[SeaBIOS] [PATCH] docs: Add page describing SeaBIOS final object linking

Kevin O'Connor kevin at koconnor.net
Mon Dec 29 15:23:57 CET 2014

Signed-off-by: Kevin O'Connor <kevin at koconnor.net>
 docs/Developer_Documentation.md |   3 +
 docs/Linking_overview.md        | 166 ++++++++++++++++++++++++++++++++++++++++
 2 files changed, 169 insertions(+)
 create mode 100644 docs/Linking_overview.md

diff --git a/docs/Developer_Documentation.md b/docs/Developer_Documentation.md
index 1d891e9..d50455d 100644
--- a/docs/Developer_Documentation.md
+++ b/docs/Developer_Documentation.md
@@ -14,6 +14,9 @@ There is also information on the SeaBIOS [Memory Model](Memory Model).
 Along with information on SeaBIOS [Execution and code flow](Execution
 and code flow).
+A description of the process of linking the final SeaBIOS binary is
+available at [Linking overview](Linking overview).
 To debug SeaBIOS and report problems see SeaBIOS
diff --git a/docs/Linking_overview.md b/docs/Linking_overview.md
new file mode 100644
index 0000000..fb938b6
--- /dev/null
+++ b/docs/Linking_overview.md
@@ -0,0 +1,166 @@
+This page describes the process that the SeaBIOS build uses to link
+the compiled code into the final binary objects.
+Unfortunately, the SeaBIOS linking phase is complex. This complexity
+is due to several unusual requirements:
+* Some BIOS entry points must reside at specific hardcoded memory
+  locations. The build must support positioning code and variables at
+  specific locations.
+* In order to support multiple [memory models](Memory Model) the same
+  C code can be complied in three modes (16bit mode, 32bit segmented
+  mode, and 32bit "flat" mode). Binary code from these three modes
+  must be able to co-exist and on occasion reference each other.
+* There is a finite amount of memory available to the BIOS. The build
+  will attempt to weed out unused code and variables from the final
+  binary. It also supports self-relocation of one-time initialization
+  code.
+Code layout
+To support the unusual build requirements, several
+[gcc](http://en.wikipedia.org/wiki/GNU_Compiler_Collection) compiler
+options are used. The "-ffunction-sections" and "-fdata-sections"
+flags instruct the compiler to place each variable and function into
+its own
+The C code is compiled three times into three separate objects for
+each of the major supported [memory models](Memory Model):
+**code16.o**, **code32seg.o**, and **code32flat.o**. Information on
+the sections and symbols of these three objects are extracted (using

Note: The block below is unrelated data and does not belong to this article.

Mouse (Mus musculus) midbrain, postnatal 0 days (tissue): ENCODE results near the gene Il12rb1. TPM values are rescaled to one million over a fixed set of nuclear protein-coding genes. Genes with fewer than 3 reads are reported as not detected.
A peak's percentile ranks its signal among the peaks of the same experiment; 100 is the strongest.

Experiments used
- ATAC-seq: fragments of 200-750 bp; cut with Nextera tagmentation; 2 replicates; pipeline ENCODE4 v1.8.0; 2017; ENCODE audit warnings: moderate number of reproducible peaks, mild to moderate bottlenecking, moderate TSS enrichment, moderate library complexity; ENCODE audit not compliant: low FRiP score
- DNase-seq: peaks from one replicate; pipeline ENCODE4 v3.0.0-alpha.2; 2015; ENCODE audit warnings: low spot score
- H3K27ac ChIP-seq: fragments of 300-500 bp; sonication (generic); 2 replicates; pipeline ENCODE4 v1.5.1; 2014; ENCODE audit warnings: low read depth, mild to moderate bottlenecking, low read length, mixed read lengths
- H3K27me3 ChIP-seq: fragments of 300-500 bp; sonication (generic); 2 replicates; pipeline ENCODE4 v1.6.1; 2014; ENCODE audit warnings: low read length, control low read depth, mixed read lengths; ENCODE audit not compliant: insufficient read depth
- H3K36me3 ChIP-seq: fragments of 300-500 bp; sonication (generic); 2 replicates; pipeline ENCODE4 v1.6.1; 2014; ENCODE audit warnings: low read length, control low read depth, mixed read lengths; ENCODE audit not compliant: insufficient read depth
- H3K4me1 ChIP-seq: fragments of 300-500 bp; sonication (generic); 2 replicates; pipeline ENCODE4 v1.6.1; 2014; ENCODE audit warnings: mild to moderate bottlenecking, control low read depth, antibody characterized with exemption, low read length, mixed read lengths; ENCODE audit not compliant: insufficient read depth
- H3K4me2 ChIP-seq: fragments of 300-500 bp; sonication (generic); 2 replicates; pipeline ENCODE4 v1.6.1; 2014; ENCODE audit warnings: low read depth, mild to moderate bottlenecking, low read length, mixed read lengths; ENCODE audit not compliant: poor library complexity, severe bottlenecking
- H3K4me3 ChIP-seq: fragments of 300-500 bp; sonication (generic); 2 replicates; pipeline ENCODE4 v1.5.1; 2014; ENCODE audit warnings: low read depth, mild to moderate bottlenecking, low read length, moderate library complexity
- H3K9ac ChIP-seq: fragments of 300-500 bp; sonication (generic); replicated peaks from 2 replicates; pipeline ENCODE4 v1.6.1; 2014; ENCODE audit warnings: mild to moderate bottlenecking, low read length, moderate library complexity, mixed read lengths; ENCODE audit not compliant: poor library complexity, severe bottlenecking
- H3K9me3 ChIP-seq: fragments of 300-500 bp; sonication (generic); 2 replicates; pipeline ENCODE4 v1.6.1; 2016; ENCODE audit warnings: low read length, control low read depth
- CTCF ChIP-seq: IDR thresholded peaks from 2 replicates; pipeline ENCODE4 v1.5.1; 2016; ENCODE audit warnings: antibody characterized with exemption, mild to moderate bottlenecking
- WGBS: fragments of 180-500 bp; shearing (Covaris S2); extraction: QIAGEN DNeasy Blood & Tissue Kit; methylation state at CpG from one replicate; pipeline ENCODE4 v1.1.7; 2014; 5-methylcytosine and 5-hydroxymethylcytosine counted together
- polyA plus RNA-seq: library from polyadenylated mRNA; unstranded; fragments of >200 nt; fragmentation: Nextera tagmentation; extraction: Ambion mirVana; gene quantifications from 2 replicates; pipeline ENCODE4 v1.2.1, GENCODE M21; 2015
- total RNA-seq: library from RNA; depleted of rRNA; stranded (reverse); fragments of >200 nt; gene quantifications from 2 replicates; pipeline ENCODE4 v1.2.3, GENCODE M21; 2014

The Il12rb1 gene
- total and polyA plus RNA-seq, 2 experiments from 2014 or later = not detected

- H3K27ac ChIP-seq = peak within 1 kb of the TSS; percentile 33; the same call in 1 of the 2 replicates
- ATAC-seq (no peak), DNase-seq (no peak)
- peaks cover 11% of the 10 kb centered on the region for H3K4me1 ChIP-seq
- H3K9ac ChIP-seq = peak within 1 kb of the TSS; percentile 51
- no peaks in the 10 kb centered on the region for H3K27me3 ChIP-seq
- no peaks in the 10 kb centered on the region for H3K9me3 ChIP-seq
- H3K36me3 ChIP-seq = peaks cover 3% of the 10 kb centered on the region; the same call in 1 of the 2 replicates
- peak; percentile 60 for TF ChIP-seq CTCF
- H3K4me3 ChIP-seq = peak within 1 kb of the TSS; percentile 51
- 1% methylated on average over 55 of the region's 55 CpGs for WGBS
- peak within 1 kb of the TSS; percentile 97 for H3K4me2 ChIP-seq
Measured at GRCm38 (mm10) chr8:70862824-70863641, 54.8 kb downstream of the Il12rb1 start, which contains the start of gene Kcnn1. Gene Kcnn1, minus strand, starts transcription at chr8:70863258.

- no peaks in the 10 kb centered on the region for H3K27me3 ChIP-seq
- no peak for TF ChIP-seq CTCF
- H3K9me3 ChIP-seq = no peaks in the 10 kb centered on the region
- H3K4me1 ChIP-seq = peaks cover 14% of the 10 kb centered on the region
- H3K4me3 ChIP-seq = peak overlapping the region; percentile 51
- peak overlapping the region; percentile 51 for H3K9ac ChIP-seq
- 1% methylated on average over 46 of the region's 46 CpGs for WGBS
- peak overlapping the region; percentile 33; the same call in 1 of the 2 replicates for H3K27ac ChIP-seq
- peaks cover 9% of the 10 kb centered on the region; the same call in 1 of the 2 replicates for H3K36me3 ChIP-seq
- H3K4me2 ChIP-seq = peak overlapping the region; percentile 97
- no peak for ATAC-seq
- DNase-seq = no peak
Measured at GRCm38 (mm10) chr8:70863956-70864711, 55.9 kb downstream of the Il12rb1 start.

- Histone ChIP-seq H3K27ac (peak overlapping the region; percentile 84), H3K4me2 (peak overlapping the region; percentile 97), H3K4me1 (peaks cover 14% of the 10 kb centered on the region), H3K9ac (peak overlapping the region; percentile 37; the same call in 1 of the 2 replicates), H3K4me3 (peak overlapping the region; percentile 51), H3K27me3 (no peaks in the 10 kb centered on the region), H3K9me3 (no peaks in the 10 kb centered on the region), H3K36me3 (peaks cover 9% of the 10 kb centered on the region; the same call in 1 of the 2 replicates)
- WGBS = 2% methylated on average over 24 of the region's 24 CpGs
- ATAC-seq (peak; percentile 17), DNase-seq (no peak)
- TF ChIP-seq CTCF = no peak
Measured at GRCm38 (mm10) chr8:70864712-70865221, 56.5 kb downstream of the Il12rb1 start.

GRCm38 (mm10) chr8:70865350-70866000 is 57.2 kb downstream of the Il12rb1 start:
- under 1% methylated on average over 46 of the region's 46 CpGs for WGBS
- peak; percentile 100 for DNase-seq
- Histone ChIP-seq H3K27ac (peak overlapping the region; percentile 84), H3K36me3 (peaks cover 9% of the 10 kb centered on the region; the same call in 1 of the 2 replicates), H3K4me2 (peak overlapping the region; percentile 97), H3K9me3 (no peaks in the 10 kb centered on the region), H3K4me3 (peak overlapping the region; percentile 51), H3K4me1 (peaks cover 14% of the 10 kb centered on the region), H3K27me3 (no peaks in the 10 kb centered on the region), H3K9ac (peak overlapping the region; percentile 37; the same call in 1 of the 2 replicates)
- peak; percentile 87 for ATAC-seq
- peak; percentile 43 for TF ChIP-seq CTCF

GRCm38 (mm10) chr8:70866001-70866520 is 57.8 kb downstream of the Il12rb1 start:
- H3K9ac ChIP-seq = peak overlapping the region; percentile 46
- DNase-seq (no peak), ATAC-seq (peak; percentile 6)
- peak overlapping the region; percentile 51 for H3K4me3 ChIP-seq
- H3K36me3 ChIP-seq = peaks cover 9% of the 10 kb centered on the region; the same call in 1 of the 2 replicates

+**objdump**) and passed in to the **scripts/layoutrom.py** python
+script. This script analyzes this information and produces gnu
+[ld](http://en.wikipedia.org/wiki/GNU_linker) "linker scripts" which
+provide precise location information to the linker. These linker
+scripts are then used during the link phase which produces a **rom.o**
+object containing all the code.
+Fixed location entry points
+The build supports placing code entry points and variables at fixed
+memory locations. This support is required in order to support the
+legacy BIOS standards. For example, a program might execute an "int
+0x15" to request system information from the BIOS, but another old
+program might use "ljmpw $0xf000, $0xf859" instead. Both must provide
+the same results and so the build must position the 0x15 interrupt
+entry point in physical memory at 0xff859.
+This support is accomplished by placing the given code/variables into
+ELF sections that have a name containing the substring
+".fixedaddr.0x1234" (where 0x1234 is the desired address). For
+variables in C code this is accomplished by marking the variables with
+the VARFSEGFIXED(0x1234) macro. For assembler entry points the ORG
+macro is used (see **romlayout.S**).
+During the build, the **layoutrom.py** script will detect sections
+that contain the ".fixedaddr." substring and will arrange for the
+final linker scripts to specify the desired address for the given
+Due to the sparse nature of these fixed address sections, the
+layoutrom.py script will also arrange to pack in other unrelated 16bit
+code into the free space between fixed address sections (see
+layoutrom.py:fitSections()). This maximizes the space available and
+reduces the overall size of the final binary.
+C code in three modes
+SeaBIOS must support multiple [memory models](Memory Model). This is
+accomplished by compiling the C code three separate times into three